Alex Massie

Better (and braver) Administrators Please

Text settings

One of the sadder constants in international sport is that any major decision made by the International Cricket Council will, more probably than not, damage the long-term best interests of the game. That sorry streak continues today:

The result of the controversial 2006 Oval Test between England and Pakistan is to be changed, the BBC understands.

The match was awarded to England when the Pakistan team refused to come out onto the field after tea after being accused of ball-tampering.

But the International Cricket Council is expected to change the result to a draw at its meeting in Dubai.

BBC cricket correspondent Jonathan Agnew said the move would open up "an absolutely enormous can of worms".

He told BBC Radio 5 Live: "The Pakistanis were accused of ball tampering and they did not come out to play.

"The umpires went into their room and said 'You must come out to continue the game', they did not and, under the laws of any sport, if you refuse to play, you lose the game."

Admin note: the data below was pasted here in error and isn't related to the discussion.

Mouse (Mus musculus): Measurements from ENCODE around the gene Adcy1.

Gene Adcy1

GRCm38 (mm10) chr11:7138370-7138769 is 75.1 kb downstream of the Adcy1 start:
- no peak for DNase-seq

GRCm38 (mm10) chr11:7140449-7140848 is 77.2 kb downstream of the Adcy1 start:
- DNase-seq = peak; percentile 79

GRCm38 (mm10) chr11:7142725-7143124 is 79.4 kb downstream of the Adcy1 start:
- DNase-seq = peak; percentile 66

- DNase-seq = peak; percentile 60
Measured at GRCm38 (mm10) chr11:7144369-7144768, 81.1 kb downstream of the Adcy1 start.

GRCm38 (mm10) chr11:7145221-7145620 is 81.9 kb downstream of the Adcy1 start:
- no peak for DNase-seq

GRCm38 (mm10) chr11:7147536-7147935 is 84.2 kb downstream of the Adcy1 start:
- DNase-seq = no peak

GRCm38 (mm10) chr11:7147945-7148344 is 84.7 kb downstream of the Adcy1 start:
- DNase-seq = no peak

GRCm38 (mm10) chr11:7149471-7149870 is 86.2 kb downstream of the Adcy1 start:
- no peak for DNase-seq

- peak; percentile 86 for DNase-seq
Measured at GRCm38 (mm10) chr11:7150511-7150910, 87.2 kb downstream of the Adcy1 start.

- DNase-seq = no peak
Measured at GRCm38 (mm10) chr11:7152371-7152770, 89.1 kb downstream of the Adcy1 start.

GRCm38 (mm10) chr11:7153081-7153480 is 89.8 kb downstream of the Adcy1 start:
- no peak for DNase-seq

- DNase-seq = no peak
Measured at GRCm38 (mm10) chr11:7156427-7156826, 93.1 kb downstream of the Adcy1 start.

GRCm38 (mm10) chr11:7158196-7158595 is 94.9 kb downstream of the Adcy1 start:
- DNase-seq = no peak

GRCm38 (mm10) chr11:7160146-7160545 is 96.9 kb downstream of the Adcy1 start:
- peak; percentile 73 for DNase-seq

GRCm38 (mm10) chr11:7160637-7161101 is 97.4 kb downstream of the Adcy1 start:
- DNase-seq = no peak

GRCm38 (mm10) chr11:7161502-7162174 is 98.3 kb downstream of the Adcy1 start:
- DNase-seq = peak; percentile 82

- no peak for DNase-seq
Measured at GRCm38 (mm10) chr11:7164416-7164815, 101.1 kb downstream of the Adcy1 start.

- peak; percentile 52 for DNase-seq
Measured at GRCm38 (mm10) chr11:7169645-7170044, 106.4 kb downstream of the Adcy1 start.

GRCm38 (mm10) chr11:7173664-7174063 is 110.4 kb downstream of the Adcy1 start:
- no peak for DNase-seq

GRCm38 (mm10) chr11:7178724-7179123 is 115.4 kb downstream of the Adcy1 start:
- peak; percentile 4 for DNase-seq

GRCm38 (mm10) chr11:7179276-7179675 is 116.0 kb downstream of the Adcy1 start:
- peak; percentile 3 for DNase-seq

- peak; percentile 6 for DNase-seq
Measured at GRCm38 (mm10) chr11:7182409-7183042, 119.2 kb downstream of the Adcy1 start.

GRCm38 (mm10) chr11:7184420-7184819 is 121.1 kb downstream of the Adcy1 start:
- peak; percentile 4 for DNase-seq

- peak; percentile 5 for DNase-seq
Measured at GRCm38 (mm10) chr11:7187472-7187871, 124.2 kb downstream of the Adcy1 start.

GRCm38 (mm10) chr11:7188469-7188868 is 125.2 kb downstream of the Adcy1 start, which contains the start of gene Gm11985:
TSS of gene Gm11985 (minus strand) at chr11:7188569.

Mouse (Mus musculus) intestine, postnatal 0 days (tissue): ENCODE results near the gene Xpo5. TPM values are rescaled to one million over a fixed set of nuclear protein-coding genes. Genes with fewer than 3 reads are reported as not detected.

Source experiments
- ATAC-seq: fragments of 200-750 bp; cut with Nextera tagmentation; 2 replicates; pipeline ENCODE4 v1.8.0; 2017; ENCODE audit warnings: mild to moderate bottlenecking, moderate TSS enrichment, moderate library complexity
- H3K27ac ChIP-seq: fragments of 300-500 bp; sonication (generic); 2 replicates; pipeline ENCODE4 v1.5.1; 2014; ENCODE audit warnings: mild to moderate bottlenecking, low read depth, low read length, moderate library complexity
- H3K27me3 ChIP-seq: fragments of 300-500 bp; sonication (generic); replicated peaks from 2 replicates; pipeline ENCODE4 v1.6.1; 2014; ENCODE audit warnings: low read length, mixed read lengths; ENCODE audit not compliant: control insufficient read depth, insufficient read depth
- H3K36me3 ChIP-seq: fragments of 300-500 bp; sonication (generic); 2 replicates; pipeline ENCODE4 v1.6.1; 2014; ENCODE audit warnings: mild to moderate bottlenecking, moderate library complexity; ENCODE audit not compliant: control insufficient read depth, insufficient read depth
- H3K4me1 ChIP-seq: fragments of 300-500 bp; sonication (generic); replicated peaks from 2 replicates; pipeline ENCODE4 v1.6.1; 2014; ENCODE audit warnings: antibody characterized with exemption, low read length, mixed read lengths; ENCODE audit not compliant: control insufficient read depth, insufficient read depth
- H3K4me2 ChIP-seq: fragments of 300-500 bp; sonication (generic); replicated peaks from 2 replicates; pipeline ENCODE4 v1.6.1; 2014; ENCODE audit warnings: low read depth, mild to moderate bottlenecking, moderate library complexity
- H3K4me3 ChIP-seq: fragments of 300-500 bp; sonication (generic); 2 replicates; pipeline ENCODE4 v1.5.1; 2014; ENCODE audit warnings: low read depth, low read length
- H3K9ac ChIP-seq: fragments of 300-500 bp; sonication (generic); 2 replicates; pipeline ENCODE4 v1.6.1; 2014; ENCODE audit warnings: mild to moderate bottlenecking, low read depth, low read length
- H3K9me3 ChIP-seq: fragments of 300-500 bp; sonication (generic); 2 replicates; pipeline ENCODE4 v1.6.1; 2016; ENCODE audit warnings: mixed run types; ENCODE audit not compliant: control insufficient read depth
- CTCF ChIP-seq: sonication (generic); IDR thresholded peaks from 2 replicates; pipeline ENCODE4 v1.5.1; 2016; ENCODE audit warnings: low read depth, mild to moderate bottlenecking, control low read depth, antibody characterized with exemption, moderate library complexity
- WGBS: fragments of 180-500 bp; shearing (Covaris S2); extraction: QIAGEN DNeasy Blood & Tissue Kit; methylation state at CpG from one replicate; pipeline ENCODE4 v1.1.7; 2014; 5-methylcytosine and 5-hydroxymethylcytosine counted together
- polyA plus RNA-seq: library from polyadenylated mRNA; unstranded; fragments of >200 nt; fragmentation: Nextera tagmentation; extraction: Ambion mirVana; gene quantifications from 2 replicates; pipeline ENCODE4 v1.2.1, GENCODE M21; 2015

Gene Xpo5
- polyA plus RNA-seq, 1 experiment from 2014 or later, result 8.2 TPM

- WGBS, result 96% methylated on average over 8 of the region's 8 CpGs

"Match abandoned, they're saying, as a draw, - well, abandoned on what grounds? It wasn't the weather, it wasn't anything else, it was that Pakistan wouldn't come out to play for whatever reason."

Agnew is absolutely correct. The situation could, and should, have been handled differently and more tactfully at the time. But Darryl Hair's actions, whether ill-judged or not, are irrelevant. It doesn't even matter if Pakistan had a case or not. The umpires' authority is  - as it has to be - absolute and, as every schoolboy is, or should be, taught the umpire is always right, even, especially when he is wrong.

Not any longer, it seems. And yet perhaps the saddest element to this typically craven decision is that it should come as no surprise whatsoever.

UPDATE: Michael Holding, I'm glad to see, agrees with me.

Written byAlex Massie

Alex Massie is Scotland Editor of The Spectator. He also writes a column for The Times and is a regular contributor to the Scottish Daily Mail, The Scotsman and other publications.

Topics in this articleSocietycricket